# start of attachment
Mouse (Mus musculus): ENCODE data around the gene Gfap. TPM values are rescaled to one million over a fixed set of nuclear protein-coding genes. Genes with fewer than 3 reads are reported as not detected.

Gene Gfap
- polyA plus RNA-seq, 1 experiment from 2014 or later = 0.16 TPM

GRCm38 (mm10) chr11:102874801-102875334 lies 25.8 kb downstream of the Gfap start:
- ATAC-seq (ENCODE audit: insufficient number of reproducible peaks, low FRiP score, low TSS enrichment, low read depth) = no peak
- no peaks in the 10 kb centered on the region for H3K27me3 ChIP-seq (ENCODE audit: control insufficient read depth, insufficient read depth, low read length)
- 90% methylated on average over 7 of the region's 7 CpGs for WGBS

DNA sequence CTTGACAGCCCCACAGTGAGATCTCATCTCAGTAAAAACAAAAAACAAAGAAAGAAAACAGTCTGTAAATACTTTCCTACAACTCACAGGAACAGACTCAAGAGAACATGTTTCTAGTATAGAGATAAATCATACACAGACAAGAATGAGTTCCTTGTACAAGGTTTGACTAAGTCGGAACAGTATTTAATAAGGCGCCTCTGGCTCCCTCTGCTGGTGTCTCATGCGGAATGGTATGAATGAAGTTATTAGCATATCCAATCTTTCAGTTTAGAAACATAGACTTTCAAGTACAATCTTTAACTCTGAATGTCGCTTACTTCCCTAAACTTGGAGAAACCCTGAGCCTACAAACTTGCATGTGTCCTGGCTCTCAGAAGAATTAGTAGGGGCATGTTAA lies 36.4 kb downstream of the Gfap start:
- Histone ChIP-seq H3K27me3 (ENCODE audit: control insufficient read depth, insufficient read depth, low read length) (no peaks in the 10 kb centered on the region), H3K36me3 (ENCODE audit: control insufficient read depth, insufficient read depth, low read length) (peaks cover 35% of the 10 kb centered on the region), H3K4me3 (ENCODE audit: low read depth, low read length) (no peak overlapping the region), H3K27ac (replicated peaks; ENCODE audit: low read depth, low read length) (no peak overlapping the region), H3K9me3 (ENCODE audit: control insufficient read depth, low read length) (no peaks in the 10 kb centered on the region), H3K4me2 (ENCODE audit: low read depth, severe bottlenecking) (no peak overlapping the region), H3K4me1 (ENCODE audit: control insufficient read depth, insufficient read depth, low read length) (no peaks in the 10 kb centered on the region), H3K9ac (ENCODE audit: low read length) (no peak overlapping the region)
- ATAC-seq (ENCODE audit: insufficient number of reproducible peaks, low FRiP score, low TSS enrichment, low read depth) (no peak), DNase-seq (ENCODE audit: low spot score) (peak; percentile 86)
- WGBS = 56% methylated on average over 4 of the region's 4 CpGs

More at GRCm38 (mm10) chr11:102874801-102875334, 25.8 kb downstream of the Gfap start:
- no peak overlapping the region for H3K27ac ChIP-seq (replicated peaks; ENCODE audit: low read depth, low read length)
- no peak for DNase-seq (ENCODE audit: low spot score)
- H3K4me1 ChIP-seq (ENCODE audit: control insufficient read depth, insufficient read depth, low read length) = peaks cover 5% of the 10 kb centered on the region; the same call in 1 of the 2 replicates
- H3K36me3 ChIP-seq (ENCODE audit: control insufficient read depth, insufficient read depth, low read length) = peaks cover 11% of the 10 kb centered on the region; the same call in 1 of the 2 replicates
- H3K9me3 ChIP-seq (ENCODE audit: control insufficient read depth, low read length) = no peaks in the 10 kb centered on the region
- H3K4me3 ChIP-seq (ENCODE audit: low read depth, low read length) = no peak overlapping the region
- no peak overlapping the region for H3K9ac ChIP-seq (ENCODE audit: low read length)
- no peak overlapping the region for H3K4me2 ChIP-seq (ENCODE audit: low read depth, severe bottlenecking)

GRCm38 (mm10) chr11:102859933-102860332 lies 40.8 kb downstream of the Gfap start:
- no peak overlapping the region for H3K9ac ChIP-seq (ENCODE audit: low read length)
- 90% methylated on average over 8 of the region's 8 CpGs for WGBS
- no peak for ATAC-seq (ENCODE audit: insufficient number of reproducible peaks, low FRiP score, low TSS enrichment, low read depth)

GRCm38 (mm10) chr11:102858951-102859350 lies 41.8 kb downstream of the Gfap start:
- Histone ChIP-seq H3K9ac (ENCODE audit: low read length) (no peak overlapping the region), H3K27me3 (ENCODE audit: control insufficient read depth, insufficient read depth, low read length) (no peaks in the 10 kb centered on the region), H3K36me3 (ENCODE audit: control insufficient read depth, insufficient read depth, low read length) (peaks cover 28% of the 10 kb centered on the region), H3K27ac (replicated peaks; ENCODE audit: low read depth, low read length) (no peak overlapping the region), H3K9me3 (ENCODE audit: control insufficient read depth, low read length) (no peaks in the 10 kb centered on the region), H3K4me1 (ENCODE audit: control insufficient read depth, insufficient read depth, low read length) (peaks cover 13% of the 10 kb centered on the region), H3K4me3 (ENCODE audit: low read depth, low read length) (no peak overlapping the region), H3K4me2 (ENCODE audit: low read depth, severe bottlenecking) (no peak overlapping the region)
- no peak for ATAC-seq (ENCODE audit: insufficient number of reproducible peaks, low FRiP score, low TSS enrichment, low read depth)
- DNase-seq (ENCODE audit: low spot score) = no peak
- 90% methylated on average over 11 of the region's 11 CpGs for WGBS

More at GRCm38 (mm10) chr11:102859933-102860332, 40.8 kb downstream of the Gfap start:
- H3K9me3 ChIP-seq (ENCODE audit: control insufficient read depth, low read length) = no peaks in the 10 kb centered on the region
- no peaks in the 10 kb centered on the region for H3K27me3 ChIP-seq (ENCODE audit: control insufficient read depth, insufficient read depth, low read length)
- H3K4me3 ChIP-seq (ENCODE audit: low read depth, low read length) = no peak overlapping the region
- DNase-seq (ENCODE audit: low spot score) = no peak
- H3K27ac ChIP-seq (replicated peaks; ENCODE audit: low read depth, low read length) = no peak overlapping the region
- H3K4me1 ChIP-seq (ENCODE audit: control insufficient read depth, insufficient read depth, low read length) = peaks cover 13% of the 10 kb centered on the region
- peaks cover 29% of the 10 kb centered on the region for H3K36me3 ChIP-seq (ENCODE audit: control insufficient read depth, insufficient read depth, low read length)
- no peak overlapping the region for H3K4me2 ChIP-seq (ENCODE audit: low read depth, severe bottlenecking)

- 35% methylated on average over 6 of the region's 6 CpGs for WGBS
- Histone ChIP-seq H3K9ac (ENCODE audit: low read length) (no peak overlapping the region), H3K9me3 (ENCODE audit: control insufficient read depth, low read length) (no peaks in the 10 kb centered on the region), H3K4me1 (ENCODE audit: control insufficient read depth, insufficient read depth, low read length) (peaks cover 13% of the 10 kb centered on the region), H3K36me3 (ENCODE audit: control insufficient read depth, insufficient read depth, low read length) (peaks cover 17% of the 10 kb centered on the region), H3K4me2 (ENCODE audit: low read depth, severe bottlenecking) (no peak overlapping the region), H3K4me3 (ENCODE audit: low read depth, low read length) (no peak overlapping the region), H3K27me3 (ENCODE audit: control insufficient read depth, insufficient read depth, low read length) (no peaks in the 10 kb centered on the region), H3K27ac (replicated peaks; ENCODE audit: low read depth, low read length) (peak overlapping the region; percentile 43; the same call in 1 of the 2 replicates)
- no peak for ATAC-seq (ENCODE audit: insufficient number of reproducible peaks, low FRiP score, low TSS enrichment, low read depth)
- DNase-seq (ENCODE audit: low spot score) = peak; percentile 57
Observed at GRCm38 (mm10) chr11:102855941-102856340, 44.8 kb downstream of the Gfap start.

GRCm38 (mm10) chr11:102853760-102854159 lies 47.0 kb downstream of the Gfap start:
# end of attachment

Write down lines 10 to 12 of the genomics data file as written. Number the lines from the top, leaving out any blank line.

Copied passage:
- ATAC-seq (ENCODE audit: insufficient number of reproducible peaks, low FRiP score, low TSS enrichment, low read depth) (no peak), DNase-seq (ENCODE audit: low spot score) (peak; percentile 86)
- WGBS = 56% methylated on average over 4 of the region's 4 CpGs

More at GRCm38 (mm10) chr11:102874801-102875334, 25.8 kb downstream of the Gfap start: